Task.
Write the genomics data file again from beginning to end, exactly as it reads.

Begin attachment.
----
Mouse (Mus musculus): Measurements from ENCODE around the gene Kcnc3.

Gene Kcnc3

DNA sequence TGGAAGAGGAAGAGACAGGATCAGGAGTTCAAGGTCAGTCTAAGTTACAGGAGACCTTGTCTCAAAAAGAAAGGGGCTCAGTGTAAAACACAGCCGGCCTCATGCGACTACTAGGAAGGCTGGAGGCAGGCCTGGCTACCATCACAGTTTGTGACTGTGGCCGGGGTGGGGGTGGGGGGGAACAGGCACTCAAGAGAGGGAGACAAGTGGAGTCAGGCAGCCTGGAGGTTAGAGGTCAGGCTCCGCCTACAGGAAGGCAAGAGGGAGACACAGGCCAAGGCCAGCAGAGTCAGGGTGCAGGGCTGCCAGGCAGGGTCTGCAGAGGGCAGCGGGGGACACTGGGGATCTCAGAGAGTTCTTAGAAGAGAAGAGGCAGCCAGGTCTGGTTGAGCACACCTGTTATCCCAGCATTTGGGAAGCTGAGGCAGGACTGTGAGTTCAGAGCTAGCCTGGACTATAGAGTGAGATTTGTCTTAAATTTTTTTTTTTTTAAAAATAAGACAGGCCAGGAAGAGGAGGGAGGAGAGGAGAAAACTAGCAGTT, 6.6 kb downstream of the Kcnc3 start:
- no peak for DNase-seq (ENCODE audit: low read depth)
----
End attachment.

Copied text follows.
Mouse (Mus musculus): Measurements from ENCODE around the gene Kcnc3.

Gene Kcnc3

DNA sequence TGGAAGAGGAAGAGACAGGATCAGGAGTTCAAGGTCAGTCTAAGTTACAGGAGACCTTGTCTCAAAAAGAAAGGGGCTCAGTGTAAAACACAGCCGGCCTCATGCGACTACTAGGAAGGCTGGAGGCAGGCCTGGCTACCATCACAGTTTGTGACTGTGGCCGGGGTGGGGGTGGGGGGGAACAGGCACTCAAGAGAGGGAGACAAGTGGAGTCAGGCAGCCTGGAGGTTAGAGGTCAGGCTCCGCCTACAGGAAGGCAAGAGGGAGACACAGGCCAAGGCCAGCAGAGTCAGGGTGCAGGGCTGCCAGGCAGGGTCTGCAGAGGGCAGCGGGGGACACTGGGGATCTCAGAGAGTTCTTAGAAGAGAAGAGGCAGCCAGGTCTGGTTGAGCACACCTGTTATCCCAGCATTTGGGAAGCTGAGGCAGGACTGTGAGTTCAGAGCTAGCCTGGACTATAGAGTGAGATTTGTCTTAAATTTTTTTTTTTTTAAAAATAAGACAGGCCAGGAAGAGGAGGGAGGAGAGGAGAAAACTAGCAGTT, 6.6 kb downstream of the Kcnc3 start:
- no peak for DNase-seq (ENCODE audit: low read depth)